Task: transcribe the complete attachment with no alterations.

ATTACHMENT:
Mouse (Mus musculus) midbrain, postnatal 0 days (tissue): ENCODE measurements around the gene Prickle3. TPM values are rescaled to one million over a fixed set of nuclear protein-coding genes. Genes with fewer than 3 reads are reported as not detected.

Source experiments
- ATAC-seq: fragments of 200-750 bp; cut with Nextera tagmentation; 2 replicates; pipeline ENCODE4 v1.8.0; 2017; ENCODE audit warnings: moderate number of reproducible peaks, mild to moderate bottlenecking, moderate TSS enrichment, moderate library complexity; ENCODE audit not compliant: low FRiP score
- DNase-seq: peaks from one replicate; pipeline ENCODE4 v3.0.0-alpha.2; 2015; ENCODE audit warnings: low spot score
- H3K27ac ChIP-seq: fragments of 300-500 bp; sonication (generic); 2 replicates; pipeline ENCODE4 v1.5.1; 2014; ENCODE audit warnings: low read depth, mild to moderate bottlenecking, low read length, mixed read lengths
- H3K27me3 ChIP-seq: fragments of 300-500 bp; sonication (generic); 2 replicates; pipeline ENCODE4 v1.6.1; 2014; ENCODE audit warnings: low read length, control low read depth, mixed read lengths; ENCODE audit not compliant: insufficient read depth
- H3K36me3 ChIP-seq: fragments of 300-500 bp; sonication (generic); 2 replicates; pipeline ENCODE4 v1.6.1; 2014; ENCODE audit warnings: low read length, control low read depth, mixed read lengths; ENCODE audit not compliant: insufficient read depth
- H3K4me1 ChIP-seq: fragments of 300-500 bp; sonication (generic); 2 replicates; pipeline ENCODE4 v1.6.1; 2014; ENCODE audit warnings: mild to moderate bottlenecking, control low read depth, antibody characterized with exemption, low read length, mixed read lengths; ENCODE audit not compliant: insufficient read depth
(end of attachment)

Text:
Mouse (Mus musculus) midbrain, postnatal 0 days (tissue): ENCODE measurements around the gene Prickle3. TPM values are rescaled to one million over a fixed set of nuclear protein-coding genes. Genes with fewer than 3 reads are reported as not detected.

Source experiments
- ATAC-seq: fragments of 200-750 bp; cut with Nextera tagmentation; 2 replicates; pipeline ENCODE4 v1.8.0; 2017; ENCODE audit warnings: moderate number of reproducible peaks, mild to moderate bottlenecking, moderate TSS enrichment, moderate library complexity; ENCODE audit not compliant: low FRiP score
- DNase-seq: peaks from one replicate; pipeline ENCODE4 v3.0.0-alpha.2; 2015; ENCODE audit warnings: low spot score
- H3K27ac ChIP-seq: fragments of 300-500 bp; sonication (generic); 2 replicates; pipeline ENCODE4 v1.5.1; 2014; ENCODE audit warnings: low read depth, mild to moderate bottlenecking, low read length, mixed read lengths
- H3K27me3 ChIP-seq: fragments of 300-500 bp; sonication (generic); 2 replicates; pipeline ENCODE4 v1.6.1; 2014; ENCODE audit warnings: low read length, control low read depth, mixed read lengths; ENCODE audit not compliant: insufficient read depth
- H3K36me3 ChIP-seq: fragments of 300-500 bp; sonication (generic); 2 replicates; pipeline ENCODE4 v1.6.1; 2014; ENCODE audit warnings: low read length, control low read depth, mixed read lengths; ENCODE audit not compliant: insufficient read depth
- H3K4me1 ChIP-seq: fragments of 300-500 bp; sonication (generic); 2 replicates; pipeline ENCODE4 v1.6.1; 2014; ENCODE audit warnings: mild to moderate bottlenecking, control low read depth, antibody characterized with exemption, low read length, mixed read lengths; ENCODE audit not compliant: insufficient read depth